It's easy to speak out in anger and blame your partner for the breakdown of your relationship, but in the spirit of keeping things solid for your children be mindful of what you say and who you say it to. Decide upfront how you want to tell both sets of grandparents, and if possible, tell them together. If you are both there to answer questions, it's easier for everyone to see things from both sides and to hear that you have made an effort to resolve things.

Remember that where step families are involved, there is an extra set of relationships that you need to consider between children and extended families who may not see each other all the time anyway. Consider how you will handle this in advance as it is bound to come up in the discussions and many children will want to know that they will not lose touch with step-siblings.

Use appropriate language

First and foremost, make sure that your children understand that they are not the reason you are splitting up and that you both love them, even if you can't live in the same house. This can be something that seems so simple but in the heat of the moment it's easy to forget.

You and your partner will know your children best, so you will know if they are more emotionally tuned or more practically tuned. As they get older there may be more of a mixture, but choosing age appropriate language is key. If your child is used to hearing "try harder to get along" when you talk to them about siblings, this is language they understand.

Be mindful in conversations that you take the responsibility for your own actions, rather than having your partner apportion it for you. For example, "I had an affair" is better than "*** had an affair".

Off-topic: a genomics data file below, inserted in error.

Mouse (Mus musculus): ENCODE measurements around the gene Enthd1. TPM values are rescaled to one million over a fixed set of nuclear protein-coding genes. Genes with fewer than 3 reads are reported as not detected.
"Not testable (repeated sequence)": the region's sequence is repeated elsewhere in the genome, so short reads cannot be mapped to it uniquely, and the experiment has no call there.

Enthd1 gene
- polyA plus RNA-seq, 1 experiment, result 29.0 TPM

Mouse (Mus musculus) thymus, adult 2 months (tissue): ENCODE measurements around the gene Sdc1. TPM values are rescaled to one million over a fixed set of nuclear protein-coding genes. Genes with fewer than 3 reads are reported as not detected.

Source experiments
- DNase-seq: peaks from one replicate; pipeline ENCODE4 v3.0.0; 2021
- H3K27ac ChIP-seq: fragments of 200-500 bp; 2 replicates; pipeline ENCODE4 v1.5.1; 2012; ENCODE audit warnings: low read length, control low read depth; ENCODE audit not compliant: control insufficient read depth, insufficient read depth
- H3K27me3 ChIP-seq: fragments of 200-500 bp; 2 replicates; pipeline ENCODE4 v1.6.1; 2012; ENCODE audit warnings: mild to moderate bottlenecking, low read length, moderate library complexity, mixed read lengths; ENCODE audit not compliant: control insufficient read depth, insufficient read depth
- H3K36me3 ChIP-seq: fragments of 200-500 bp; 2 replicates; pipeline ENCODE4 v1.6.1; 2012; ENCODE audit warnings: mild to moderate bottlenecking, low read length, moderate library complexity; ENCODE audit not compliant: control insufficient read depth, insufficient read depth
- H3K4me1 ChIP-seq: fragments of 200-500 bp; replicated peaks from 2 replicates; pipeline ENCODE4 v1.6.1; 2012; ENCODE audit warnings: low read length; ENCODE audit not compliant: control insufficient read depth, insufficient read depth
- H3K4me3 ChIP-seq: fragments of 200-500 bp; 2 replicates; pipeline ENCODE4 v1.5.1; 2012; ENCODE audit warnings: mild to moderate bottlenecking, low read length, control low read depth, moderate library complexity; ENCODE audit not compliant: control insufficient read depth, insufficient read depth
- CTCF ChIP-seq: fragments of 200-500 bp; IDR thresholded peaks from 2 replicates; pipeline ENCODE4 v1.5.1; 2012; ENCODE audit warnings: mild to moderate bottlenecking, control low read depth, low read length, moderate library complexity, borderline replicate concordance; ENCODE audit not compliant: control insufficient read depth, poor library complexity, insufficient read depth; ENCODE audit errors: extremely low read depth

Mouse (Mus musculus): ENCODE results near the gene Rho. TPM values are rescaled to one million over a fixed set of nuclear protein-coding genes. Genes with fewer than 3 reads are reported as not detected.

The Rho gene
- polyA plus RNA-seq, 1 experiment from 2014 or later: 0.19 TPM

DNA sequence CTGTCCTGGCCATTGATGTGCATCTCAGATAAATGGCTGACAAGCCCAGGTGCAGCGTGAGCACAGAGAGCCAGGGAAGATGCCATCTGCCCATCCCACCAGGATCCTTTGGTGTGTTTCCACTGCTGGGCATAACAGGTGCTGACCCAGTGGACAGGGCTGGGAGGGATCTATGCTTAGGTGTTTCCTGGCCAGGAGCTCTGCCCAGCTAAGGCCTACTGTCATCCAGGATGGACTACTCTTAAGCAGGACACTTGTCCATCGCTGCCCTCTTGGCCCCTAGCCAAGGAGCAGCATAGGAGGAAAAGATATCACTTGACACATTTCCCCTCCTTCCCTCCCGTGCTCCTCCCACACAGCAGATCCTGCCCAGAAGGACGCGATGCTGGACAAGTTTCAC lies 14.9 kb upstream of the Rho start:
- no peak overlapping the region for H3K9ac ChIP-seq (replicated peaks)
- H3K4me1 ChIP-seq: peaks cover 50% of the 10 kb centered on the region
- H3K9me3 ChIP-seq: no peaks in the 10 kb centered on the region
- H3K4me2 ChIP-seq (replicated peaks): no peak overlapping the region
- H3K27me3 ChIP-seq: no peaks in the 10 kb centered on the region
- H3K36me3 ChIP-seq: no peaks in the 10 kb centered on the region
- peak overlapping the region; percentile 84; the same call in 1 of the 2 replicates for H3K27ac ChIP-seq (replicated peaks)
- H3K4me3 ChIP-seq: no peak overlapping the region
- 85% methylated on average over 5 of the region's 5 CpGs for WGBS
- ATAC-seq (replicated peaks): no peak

Think practically

While you might be concentrating on the emotional side of things - and how your children will feel - don't be surprised if the first things they express are practicalities. Questions like - "will I still see mummy?", or "will I have to go to a different school?", or "will Teddy be able to come with me to your house?" are not uncommon. They will be thinking about how this will change their tomorrow, not their life.

You may also find with older children that they express relief - if the household has been noticeably tense, or filled with raised voices for a period of time.

Be honest

While children don't need to know all of the gory details, if they ask questions, be prepared to answer them honestly (remembering age appropriate language). If they ask a question you don't know the answer to, don't make something up on the spot. Tell them you don't know but you'll find out.

Telling lies, no matter how small can come back to haunt you later on, so stick to the facts and be careful not to let anger cloud your responses.

Lines of communication

Communicating with children

Regardless of what arrangement you come to in regards to where the children live, make sure that they know you are both there to talk to and let them know how to get in touch. If they are living with one parent, make sure that they know what phone they can use and how to call the other person. Make sure that they understand they can call any time - and don't need to ask permission. If you are the parent who is not living with the children, make sure that if they call, you are available or that you call back in a reasonable period of time. They need to know that 'out of site' doesn't 'mean out of mind'.

Note: If you or someone close to you is affected by separation or divorce and needs help, please visit www.relate.org.uk for more support.